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Ian Clark BSc Biology, 1981

Chief Executive Officer, Genentech (San Francisco, California, USA)

Ian Clark's Photo

Biological Sciences alumnus Ian Clark has been appointed Chief Executive Officer at the global pharmaceutical company Genentech.

Pharmaceuticals and biotechs offer tremendous opportunities for young scientists.

Based in San Francisco, California, he also heads North American Commercial Operations at the drug discovery company, owned by Roche, which is using genetic engineering techniques and advanced technologies to develop medicines for a wide range of life-threatening diseases.

Ian graduated from Southampton in 1981 with a BSc in Biology. "My degree was vital to my career in the pharmaceutical and biotech industry" he said. "But funnily enough, when I was at university, I really enjoyed the modules on animal behaviour. I remember we spent time in the New Forest studying the wild deer and investigating whether they could co-exist with cattle in the same area. But I did find genetics fascinating too."

He grew up in Warwickshire and chose to study in Southampton because of the flexibility created by the modular system and the appeal of the city: "I had a great time at university and made some excellent friends. I played and football and hockey; the social life was very good as well." He particularly remembers the lecturer Rory Putnam who encouraged his interest in deer.

When he graduated, Ian set off to travel the world and spent some time in Australia. "I had multiple jobs there, including a couple in sales. When I got back to the UK, it was difficult to get work at that time and a friend of the family suggested I join one of the pharmaceutical industry's management development programs, commencing in sales. Technical knowledge is essential as you're selling directly to doctors and you need to know what you're talking about."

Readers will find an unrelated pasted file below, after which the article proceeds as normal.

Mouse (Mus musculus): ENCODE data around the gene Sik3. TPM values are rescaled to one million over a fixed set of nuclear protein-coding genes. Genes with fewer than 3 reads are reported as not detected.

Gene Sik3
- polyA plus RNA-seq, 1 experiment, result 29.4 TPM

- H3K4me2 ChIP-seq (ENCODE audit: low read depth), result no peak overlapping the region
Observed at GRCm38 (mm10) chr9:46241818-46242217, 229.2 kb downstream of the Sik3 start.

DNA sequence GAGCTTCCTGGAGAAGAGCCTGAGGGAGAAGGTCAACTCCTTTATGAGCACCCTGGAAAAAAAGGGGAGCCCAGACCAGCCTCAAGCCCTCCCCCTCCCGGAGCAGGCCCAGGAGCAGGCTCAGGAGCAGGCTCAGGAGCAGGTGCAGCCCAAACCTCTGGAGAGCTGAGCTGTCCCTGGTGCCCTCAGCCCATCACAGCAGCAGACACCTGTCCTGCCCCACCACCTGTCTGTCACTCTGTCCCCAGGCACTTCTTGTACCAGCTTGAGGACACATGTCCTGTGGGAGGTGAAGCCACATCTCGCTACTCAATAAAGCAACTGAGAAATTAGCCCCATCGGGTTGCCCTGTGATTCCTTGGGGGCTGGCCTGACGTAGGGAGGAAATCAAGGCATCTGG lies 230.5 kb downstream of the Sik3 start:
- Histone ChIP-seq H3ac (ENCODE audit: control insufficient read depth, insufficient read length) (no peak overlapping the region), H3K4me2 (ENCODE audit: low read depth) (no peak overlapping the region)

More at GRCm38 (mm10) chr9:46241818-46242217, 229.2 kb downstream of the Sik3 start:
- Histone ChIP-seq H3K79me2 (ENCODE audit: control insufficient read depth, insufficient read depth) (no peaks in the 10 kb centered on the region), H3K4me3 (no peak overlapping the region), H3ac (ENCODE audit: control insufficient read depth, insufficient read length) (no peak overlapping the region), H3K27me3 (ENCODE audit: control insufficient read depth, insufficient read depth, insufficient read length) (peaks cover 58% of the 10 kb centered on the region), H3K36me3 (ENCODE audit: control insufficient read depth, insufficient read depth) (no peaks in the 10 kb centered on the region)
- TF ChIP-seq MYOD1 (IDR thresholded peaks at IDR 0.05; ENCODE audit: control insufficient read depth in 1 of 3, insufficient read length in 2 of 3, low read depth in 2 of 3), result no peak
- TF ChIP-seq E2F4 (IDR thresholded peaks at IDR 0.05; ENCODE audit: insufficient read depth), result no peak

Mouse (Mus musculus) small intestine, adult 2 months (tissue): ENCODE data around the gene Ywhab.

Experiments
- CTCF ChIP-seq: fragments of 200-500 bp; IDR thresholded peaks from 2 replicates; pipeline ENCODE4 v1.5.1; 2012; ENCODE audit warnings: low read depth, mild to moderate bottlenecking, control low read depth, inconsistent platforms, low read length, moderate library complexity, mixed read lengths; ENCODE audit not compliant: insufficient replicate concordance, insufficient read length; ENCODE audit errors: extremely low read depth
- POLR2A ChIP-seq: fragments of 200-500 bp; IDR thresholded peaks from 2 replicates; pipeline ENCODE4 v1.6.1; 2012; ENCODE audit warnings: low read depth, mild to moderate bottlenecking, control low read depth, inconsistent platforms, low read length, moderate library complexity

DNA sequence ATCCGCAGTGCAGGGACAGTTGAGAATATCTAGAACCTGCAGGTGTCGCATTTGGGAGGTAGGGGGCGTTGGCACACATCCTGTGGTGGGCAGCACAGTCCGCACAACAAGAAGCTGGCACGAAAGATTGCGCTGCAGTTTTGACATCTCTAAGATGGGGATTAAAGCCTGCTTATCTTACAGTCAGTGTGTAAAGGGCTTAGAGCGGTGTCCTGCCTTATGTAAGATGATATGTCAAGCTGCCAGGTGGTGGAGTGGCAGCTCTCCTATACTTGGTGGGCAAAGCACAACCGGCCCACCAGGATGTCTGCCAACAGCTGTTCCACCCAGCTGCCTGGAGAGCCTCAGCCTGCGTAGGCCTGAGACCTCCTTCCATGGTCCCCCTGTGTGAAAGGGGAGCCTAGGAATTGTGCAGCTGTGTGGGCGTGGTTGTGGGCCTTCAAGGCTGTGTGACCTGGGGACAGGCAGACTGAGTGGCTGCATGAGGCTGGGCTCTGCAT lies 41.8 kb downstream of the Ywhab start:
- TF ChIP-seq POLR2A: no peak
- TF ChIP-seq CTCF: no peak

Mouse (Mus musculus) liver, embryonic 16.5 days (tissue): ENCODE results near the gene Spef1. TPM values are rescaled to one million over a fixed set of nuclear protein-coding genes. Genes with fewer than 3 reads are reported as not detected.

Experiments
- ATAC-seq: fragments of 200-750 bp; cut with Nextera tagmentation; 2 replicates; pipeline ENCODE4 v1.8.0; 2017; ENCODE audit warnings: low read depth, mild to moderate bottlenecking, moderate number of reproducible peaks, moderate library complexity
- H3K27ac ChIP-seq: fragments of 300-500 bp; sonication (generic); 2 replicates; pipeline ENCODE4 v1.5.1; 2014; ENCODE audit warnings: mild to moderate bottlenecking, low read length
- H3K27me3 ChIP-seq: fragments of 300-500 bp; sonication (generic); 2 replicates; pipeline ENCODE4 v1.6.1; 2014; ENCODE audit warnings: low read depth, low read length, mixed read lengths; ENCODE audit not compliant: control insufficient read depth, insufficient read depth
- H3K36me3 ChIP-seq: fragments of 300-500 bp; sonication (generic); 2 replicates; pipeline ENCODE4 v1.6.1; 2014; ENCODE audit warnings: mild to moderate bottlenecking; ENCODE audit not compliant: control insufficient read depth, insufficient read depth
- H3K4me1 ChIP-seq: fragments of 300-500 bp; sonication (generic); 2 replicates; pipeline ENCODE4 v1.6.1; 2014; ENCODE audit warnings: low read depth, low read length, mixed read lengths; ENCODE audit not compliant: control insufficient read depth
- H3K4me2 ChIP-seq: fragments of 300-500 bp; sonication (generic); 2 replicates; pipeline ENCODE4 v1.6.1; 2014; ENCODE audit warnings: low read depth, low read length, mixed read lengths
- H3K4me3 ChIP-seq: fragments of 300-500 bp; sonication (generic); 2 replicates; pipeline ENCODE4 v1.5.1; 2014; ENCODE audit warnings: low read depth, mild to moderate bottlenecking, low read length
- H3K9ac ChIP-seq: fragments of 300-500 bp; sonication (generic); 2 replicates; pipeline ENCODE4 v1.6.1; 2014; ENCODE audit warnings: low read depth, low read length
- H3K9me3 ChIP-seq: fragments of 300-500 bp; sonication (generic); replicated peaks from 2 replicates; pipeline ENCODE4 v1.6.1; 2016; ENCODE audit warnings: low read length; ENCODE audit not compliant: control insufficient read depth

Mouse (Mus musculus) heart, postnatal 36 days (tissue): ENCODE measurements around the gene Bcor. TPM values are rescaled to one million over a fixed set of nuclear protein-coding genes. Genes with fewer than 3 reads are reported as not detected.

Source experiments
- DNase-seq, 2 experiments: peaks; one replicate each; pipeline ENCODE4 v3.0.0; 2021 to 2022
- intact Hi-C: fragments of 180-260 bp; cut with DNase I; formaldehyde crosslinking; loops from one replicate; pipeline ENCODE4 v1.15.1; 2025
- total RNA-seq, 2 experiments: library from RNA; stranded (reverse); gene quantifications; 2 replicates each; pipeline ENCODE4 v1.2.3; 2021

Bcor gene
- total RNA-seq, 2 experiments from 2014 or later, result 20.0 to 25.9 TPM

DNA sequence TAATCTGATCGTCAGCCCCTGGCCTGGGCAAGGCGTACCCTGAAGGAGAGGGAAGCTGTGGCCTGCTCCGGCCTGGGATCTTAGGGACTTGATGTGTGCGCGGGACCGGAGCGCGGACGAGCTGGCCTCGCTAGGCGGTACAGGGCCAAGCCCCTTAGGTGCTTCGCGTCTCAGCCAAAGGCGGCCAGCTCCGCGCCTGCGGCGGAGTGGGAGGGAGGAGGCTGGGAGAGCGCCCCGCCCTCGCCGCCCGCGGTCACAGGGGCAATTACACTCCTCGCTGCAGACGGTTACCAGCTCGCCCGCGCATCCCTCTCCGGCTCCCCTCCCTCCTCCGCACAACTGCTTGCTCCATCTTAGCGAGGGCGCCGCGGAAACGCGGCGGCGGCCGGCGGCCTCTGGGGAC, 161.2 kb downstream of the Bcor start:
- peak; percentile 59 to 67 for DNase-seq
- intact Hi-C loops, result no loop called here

His career in Pharma began at Searle, and led to vice presidential roles in sales and marketing for Sanofi (Aventis) and Ivax in the UK and Eastern Europe. Ian became Chief Operating Officer for Novartis in the UK, then served as president of Novartis Canada, overseeing all operations in that country, before he moved to Genentech in 2003.

"Pharmaceuticals and biotechs offer tremendous opportunities for young scientists - most entrants have a bachelors degree, researchers typically have a PhD" said Ian. "Being part of an organisation that discovers and develops medicines that hugely improve and at times save lives gives you a real sense of purpose."

He is confident that breakthroughs in tackling conditions such as cancer could be made in the next five years. "Looking back, we largely eradicated infectious diseases in the developed world in the last century, then made great strides in treating cardiovascular conditions successfully. We are currently heavily focussed on oncology, developing targeted anti-cancer medicines based on a better genetic understanding of different tumour types." Investigations are also well underway into the causes of Alzheimer's Disease. "You can only make significant progress if you have a thorough biological knowledge of the disease - otherwise, it's a bit like throwing mud at a wall" he explained.

Small spin-out biotech companies from scientists with innovative ideas may also hold the key to drug discovery. Ian sits on the boards of UK biopharm company Vernalis and Dendreon, a biotech firm based in Seattle. All in all, he's come a long way since his days at the School, which he still remembers with affection.

Genentech was founded in 1976, its goal: to develop a new generation of therapeutics created from genetically-engineered copies of naturally occurring molecules important in human health and disease. The company's thousand-strong staff of researchers, scientists and postdocs have secured approximately 7,400 current, non-expired patents worldwide with about 6,250 patent applications pending. Drug discovery research focuses primarily on five areas: oncology, immunology, metabolism, neuroscience and virology.

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